Invasive Species Alert: Zebra Mussels in Aquarium Moss Balls (November 2021)
We have been notified recently through the Department of Oceans and Fisheries (DFO) that moss balls infested with Zebra Mussels were detected in September 2021 at the U.S international borders. We are working to determine the situation in Canada. At this time in Canada, the DFO is working to send reminders to importers, distributers, and retailers about the serious threat these invasive mussels pose to Canada and their obligations under our Aquatic Invasive Species Regulations.
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From:National AIS / EAE national (DFO/MPO) <DFO.NationalAIS-EAEnational.MPO@DFO-MPO.GC.CA>
Sent: november 22, 2021 09:01 AM To: National AIS / EAE national (DFO/MPO) <DFO.NationalAIS-EAEnational.MPO@DFO-MPO.GC.CA> Subject: Importations de boules de mousse / Importations of moss balls
As you may recall, moss balls (i.e., Marimo balls, Cladaphora balls, Betta Buddy, Aegagropila linnaei decorative algae balls) infested with invasive Zebra Mussels were detected for sale across Canada and the United States in March 2021. In Canada, Zebra Mussels are a prohibited species under the federal Aquatic Invasive Species Regulations. In response to their detection, directions were issued by Fisheries and Oceans Canada’s Fishery Officers and/or provincial and territorial enforcement officers to temporarily postpone the importation and sale of moss balls.
Many of the directions issued by Fisheries and Oceans Canada and provincial and territorial governments have expired, meaning the importation and sale of moss balls may resume. However, American federal authorities once again detected infested moss balls entering the United States containing Zebra Mussels in September 2021. Given the interconnectedness of the supply chain across North America, this suggests the risk of contaminated moss balls may remain high for Canada.
We would like to remind you that retailers that purchase and sell moss ball products are responsible to report any unexpected species to the appropriate authorities. It is your responsibility to know and comply with import and other requirements under federal, provincial and/or territorial legislation. In some cases, this may include requirements under more than one act and/or regulation. Your actions are vital towards protecting Canadian waters from the threat of aquatic invasive species.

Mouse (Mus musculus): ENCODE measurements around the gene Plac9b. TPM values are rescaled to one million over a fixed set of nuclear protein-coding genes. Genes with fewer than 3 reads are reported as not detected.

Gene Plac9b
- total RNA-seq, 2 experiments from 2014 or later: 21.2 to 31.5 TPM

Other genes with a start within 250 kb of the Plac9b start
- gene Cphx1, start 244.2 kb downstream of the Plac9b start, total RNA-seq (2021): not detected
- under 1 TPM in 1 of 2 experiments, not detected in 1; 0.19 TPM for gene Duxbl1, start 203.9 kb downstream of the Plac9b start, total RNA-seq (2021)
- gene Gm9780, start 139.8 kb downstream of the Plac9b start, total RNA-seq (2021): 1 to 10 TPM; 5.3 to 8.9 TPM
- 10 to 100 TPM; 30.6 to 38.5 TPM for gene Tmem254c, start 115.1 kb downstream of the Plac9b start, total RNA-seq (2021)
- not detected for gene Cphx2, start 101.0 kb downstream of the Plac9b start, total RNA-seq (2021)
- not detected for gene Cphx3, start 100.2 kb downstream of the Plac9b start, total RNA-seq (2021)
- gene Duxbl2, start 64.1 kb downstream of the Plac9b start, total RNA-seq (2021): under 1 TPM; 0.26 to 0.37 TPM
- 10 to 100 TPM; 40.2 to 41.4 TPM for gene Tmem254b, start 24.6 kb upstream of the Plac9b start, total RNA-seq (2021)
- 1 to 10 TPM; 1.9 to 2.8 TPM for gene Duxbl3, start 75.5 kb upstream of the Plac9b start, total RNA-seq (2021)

The expectation from federal, provincial, and territorial regulators is that all moss ball products are free from aquatic invasive species. As such, Fisheries and Oceans Canada and our provincial and territorial partners will continue to monitor for compliance with the Aquatic Invasive Species Regulations and pursue violations to the full extent of our abilities. Federal Fishery Officers and/or provincial and territorial enforcement officers may conduct site visits to your locations and/or take other measures to verify compliance.
Failing to comply with the Aquatic Invasive Species Regulations may result in a fine not exceeding one hundred thousand dollars and, for any subsequent offence, a fine not exceeding one hundred thousand dollars or imprisonment for a term not exceeding one year. This does not preclude additional charges, fines, and other legal outcomes from provincial and/or territorial aquatic invasive species laws and regulations (see Appendix A for more information).
Should you have any questions regarding the above information, please contact your local authority for aquatic invasive species.
National Manager for Aquatic Invasive Species | Gestionnaire Nationale pour les espèces aquatiques envahissantes
Biodiversity Management | Gestion de la biodiversité
Fisheries and Oceans Canada | Pêches et Océans Canada
Ottawa, Ontario K1A 0E6
Below you will find more information on zebra mussels, how to dispose of any contaminated moss balls and clean aquarium environments.